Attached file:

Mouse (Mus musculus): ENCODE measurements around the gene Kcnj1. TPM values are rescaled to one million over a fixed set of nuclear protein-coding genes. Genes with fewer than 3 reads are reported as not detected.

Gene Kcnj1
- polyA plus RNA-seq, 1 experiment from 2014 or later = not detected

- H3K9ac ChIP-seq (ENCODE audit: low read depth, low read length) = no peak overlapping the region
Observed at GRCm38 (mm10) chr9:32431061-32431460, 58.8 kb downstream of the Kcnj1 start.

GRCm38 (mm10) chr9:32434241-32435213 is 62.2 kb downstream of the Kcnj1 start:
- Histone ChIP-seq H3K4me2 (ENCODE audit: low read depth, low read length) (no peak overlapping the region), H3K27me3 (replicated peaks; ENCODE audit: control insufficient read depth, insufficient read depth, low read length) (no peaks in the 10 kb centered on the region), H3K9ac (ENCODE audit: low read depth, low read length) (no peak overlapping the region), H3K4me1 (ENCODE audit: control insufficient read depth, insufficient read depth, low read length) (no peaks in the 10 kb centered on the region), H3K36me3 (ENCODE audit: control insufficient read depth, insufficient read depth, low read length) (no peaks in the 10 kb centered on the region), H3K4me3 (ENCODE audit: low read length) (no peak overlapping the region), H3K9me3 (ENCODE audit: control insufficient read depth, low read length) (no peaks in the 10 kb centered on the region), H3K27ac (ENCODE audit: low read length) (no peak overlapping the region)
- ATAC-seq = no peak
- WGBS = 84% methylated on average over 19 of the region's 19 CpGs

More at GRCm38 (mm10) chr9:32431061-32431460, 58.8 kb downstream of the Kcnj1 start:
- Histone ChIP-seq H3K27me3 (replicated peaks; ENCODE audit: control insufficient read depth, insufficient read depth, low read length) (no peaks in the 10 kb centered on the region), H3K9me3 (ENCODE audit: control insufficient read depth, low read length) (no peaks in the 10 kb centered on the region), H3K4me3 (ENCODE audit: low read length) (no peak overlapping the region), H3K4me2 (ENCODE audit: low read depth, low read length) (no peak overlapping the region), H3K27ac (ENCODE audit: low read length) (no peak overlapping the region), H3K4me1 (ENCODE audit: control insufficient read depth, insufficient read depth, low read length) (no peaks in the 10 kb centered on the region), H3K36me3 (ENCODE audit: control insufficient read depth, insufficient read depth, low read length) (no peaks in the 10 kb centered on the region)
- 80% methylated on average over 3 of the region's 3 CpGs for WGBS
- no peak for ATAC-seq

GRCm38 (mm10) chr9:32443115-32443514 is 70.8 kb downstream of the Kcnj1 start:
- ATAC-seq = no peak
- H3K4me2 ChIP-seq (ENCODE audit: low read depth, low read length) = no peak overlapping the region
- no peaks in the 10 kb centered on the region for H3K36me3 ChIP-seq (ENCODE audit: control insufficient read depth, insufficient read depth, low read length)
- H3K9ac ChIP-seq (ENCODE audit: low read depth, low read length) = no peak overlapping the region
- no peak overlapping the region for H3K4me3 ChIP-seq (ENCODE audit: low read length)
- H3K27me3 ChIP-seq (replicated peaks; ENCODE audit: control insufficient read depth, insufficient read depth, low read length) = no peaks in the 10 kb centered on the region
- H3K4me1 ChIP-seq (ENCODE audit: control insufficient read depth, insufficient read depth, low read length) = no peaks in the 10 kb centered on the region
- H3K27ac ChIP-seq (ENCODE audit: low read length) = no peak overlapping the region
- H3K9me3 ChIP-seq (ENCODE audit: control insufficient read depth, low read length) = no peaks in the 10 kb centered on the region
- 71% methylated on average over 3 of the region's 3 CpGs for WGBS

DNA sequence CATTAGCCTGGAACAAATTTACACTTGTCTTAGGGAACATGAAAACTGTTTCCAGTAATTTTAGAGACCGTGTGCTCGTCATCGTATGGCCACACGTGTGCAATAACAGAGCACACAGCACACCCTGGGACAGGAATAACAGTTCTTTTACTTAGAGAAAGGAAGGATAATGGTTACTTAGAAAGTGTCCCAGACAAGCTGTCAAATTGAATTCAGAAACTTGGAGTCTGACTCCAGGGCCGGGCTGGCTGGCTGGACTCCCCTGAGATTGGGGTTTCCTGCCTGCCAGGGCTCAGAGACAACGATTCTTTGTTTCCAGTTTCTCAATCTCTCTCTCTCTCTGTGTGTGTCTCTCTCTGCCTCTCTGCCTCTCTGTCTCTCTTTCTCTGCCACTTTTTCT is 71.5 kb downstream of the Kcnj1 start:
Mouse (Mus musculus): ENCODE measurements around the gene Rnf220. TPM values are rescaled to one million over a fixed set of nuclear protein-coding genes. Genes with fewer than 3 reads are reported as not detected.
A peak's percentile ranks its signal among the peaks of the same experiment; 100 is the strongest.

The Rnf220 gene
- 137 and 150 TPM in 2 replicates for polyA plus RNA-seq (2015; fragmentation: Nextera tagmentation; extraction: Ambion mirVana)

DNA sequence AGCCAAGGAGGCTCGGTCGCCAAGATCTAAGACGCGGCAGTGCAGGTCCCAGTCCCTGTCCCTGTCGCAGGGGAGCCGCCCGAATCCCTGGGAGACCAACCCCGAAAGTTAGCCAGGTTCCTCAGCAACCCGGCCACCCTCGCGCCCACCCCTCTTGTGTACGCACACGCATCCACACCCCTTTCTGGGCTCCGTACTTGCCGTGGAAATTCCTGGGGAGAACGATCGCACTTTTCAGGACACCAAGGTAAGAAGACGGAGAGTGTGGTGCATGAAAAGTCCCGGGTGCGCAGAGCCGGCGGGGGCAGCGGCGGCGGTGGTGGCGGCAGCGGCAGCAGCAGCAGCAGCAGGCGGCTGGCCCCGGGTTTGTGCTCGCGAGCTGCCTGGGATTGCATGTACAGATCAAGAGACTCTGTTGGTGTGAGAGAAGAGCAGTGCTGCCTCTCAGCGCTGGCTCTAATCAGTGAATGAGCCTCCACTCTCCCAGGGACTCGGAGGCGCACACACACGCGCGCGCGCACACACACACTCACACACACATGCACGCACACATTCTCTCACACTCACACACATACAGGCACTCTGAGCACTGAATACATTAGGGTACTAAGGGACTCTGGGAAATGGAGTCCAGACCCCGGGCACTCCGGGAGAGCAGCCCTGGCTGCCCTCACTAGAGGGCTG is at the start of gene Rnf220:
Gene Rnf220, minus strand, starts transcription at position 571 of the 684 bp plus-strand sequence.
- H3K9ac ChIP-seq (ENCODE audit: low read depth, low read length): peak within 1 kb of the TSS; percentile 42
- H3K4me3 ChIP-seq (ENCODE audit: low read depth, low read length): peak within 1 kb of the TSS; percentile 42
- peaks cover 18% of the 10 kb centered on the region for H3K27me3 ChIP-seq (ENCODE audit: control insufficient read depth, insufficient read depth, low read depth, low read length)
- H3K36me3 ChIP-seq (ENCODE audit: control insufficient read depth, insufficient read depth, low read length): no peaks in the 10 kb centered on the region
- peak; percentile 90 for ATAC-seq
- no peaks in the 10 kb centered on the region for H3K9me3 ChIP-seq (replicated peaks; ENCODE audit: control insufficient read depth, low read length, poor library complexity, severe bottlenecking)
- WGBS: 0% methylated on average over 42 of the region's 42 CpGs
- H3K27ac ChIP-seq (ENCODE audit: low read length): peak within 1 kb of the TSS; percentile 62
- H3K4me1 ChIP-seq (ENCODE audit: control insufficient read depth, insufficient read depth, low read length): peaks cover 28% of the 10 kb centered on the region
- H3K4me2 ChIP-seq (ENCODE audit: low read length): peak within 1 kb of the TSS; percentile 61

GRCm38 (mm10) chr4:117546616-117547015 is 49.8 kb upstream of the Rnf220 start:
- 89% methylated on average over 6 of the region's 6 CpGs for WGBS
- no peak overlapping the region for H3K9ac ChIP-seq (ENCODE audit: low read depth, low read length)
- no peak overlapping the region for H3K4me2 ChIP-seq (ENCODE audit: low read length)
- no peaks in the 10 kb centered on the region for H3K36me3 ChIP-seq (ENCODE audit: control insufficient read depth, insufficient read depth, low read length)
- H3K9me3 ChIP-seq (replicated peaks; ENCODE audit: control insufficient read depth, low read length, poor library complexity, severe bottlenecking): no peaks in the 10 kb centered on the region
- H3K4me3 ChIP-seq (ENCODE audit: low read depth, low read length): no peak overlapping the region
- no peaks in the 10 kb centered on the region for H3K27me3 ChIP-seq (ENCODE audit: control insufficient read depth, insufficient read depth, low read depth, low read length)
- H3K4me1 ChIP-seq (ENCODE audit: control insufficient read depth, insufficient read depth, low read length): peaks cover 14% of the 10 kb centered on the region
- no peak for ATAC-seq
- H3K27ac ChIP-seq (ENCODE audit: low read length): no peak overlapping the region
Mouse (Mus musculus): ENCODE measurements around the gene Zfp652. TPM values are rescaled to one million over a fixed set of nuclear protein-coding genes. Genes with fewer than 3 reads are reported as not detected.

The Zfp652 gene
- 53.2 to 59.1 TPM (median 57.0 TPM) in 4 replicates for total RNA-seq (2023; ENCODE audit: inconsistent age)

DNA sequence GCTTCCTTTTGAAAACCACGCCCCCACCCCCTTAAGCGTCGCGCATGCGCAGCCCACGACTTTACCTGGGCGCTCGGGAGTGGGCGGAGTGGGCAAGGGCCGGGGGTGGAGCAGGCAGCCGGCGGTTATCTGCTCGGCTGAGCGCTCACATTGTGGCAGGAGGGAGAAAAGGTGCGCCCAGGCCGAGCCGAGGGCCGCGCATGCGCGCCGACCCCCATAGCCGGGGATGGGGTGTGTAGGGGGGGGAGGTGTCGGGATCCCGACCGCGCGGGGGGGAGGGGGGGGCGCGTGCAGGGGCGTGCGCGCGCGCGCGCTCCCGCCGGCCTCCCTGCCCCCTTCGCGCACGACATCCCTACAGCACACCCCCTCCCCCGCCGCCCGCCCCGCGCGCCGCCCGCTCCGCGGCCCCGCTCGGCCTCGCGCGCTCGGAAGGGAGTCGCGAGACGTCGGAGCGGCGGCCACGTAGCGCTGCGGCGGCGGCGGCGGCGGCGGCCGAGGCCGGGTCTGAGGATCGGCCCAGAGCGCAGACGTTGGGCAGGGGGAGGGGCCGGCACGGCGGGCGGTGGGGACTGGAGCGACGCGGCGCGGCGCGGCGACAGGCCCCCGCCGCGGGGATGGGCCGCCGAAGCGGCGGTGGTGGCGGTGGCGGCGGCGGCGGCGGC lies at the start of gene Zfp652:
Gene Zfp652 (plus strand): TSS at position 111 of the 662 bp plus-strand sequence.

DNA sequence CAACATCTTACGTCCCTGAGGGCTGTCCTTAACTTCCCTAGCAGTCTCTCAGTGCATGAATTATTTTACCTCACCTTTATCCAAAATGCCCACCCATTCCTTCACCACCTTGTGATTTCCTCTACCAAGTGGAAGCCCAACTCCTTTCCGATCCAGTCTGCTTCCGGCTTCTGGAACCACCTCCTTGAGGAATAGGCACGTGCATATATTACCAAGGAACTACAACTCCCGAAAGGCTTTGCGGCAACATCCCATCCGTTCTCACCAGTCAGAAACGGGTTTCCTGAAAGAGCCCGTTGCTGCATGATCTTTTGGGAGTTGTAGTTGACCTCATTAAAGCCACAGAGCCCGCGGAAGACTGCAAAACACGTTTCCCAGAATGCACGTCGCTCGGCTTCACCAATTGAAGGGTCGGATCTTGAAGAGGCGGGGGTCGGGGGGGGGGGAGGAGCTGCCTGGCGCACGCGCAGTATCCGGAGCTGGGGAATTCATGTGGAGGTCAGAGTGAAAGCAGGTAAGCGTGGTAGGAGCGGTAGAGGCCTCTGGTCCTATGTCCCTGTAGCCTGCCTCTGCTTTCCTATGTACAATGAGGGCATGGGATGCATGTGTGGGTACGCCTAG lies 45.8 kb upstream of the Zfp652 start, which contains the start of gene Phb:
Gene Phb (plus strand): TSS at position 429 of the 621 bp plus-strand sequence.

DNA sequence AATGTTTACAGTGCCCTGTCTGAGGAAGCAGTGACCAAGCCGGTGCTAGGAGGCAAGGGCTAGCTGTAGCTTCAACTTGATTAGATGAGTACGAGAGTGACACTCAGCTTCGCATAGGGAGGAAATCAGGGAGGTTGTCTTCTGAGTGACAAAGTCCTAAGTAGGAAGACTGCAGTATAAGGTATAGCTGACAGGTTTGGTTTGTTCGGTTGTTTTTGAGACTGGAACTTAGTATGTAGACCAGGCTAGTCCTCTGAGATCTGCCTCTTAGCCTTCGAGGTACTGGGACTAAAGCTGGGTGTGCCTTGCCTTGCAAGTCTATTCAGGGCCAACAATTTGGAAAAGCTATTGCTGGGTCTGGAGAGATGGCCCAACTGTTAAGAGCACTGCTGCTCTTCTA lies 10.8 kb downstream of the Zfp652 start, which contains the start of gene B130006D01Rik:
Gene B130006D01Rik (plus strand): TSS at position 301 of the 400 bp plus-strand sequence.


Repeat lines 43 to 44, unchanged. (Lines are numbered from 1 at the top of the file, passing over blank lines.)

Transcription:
- 89% methylated on average over 6 of the region's 6 CpGs for WGBS
- no peak overlapping the region for H3K9ac ChIP-seq (ENCODE audit: low read depth, low read length)